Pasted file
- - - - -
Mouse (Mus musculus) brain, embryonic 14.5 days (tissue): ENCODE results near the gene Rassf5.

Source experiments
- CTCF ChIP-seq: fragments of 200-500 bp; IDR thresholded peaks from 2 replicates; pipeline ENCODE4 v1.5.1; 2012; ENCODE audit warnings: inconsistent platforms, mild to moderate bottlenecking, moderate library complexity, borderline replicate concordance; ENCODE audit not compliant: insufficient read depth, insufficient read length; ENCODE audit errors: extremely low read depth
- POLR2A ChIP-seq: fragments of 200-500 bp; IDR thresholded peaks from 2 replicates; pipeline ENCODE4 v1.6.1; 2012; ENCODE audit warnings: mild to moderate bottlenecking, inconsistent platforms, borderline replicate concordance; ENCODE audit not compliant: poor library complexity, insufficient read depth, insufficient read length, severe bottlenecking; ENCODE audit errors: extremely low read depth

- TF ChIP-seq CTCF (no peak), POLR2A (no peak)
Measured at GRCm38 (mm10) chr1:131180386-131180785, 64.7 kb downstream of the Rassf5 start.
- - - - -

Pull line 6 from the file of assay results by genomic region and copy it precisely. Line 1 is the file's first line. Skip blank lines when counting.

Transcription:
Measured at GRCm38 (mm10) chr1:131180386-131180785, 64.7 kb downstream of the Rassf5 start.